Fatigue is a symptom of a myriad of illnesses, but if you’re plagued by near constant exhaustion and often feel “stressed out,” you might consider taking a look at your adrenal gland function.
What are the adrenal glands?
The adrenal glands are walnut-shaped organs that sit on top of the kidneys and are responsible for releasing hormones like adrenaline and cortisol in response to a fight-or-flight stressful event. This biological process is designed to respond to short-lived stress caused by immediate threats (i.e. being chased by a dog, avoiding a car wreck).
What is adrenal fatigue?
First coined by Dr. James Wilson in 1998, adrenal fatigue occurs when our adrenal glands are taxed. They were designed to handle the occasional fight-or-flight scenarios, but when our bodies are under constant stress from life events such as an illness, a demanding job, or an unhappy marriage, our adrenals get out of whack and fatigued. Modern society calls for us to be on-the-go and constantly plugged in, and our adrenals are paying the price.
- Being tired during day, but having more energy after 6pm (this is due to a disrupted cortisol cycle).
- Exhausted at night, but have trouble falling asleep
- The need for stimulants like caffeine or sugar to get going
- Tired upon waking, no matter how much sleep you got
- Feeling overwhelmed
- Memory issues and trouble concentrating
- Sugar and salt cravings
- Low libido
- Depression and irritability
- Weakened immune system
Aside from stress, other facets of our modern day lifestyle drain the adrenals: environmental toxins and the overuse of refined sugar, vegetable oils and processed grains in our food system.
Adrenal fatigue occurs over a long period of time, as the adrenals gradually weaken. In fact, your adrenal glands can function at a sub-optimal rate for years.
How it is diagnosed?
If you suspect adrenal insufficiency, seek treatment from a healthcare provider trained in functional medicine, a naturopath or a nutritional therapy specialist. Salivary tests measure the physiologically active form of the hormone cortisol. Salivary testing is also non-invasive and less expensive than traditional blood testing. Especially helpful is looking at your cortisol levels upon waking. If you have adrenal fatigue, your cortisol will be low. Your body is still asleep!
Reversing adrenal fatigue usually takes months, if not years, but it is possible! There is no quick fix, but diet and lifestyle modifications can help strengthen your adrenals and get you on the right path.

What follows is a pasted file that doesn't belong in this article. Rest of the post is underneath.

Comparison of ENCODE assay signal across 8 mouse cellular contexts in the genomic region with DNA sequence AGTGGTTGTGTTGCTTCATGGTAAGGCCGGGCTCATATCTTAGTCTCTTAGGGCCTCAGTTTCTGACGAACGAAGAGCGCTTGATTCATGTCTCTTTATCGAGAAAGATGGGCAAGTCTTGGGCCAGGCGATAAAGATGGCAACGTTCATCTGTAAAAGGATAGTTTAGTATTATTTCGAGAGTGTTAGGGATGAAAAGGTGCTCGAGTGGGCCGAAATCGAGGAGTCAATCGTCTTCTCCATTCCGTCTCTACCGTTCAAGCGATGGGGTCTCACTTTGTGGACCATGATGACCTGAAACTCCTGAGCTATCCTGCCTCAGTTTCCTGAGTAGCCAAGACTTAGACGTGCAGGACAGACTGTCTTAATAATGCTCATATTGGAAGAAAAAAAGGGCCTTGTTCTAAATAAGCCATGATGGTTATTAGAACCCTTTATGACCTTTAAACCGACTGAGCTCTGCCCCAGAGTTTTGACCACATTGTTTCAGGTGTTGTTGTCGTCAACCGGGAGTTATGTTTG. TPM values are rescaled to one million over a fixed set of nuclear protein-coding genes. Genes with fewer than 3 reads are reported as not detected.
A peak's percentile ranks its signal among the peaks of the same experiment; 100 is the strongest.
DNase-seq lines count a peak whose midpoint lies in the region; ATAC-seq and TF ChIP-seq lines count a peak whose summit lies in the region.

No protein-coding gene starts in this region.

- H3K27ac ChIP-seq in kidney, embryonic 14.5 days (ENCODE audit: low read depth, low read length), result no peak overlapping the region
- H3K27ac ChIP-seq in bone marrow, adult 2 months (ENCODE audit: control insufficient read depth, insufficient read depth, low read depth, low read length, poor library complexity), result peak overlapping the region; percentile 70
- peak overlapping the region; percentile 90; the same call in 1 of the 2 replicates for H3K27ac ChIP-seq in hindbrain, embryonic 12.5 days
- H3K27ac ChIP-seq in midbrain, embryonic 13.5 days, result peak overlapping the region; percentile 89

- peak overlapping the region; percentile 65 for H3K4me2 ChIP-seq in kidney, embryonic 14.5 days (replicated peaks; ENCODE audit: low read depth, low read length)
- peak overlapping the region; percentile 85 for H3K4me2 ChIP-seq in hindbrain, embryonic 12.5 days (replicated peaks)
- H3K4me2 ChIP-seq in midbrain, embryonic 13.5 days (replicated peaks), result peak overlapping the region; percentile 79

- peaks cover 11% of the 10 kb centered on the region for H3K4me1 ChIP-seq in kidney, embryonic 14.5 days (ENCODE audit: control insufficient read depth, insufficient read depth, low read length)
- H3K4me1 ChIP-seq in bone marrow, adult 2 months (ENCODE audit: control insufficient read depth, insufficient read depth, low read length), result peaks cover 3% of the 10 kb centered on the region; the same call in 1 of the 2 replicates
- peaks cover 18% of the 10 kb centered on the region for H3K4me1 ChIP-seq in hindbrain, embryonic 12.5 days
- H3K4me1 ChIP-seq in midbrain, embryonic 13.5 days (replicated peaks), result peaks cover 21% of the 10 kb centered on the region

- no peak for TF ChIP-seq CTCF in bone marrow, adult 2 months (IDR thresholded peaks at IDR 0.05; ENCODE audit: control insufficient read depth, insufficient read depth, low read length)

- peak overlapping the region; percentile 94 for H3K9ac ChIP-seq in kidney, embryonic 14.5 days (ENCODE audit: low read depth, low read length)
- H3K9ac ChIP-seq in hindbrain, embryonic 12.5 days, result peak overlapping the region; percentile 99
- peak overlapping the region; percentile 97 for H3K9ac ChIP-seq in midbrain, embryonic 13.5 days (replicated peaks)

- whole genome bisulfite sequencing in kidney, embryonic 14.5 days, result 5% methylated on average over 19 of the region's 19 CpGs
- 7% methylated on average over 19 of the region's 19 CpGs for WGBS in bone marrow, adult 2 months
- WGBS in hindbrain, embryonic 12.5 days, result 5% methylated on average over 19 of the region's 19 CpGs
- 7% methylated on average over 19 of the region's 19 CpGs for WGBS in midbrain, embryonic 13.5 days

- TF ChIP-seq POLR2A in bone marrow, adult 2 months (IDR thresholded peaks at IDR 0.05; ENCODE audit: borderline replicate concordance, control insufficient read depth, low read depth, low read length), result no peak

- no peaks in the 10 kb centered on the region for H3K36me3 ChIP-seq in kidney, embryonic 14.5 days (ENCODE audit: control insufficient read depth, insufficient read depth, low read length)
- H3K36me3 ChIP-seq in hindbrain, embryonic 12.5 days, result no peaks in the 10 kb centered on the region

- Adaptogenic herbs – plant compounds that have a normalizing effect on the body while it is under stress. Examples include Rhodiola, ashwagandha and licorice root
- Protomorphogens, cytosols or glandulars that help support healing
- Magnesium – most of us are probably magnesium deficient due to stress and depleted soil levels. When we’re stressed, our body uses more of this mineral, so those with adrenal fatigue can really benefit from supplementation.
- Probiotics – good for the immune system. Adrenal fatigue sufferers need that extra boost.
- People with adrenal fatigue often benefit from a multi-vitamin and B-complex as well.
- Light exercise – it seems counterintuitive, but vigorous exercise is not recommended when trying to heal your adrenals. In fact, it can contribute to adrenal fatigue since rigorous exercise taxes the body. Instead, focus on activities like walking, yoga, Tai Chi and light swimming to keep your body moving in a gentle way during recovery.
- Reduce and learn to handle stress – work prayer and/or meditation into your daily routine. If constant stress is due to prior emotional trauma, consider counseling.
- Get enough sleep – If you have adrenal fatigue, you may need more than the recommended 7+ hours of sleep per night, at least while you’re recovering. Shoot for 8-10 hours and try to be in bed before 10pm.
- Detoxification techniques – try dry brushing and castor oil packs, both of which support the lymphatic system and help fight inflammation. You might also consider using an infrared sauna which induces a detoxifying sweat at the cellular level. Not to mention, it’s very relaxing.
- Less technology – try to limit your time on screens because of the stress the electromagnetic fields (EMF) can have on your body.
- And then, of course, there are nutritional protocols that will aid in your recovery:
- Mind the blood sugar – it’s important to keep your blood sugar levels steady, since fluctuating levels causes the body to secrete cortisol. Eat several smaller meals and snacks throughout the day and consume enough high quality carbs.
- Focus on breakfast – that first meal is especially important since your body wakes needing fuel. I recommend at least 30 grams of protein first thing in the morning to help energy levels throughout the day.
- Avoid processed foods and refined sugar. Sugar taxes your adrenals because excess sugars have to be controlled by cortisol. Focus on whole, non-processed foods.
- Cut out caffeine – it’s a stimulant, so it taxes the adrenal glands
- Avoiding stress altogether is not realistic, but managing it and nourishing your adrenals through diet is a good way to support those hard working organs!
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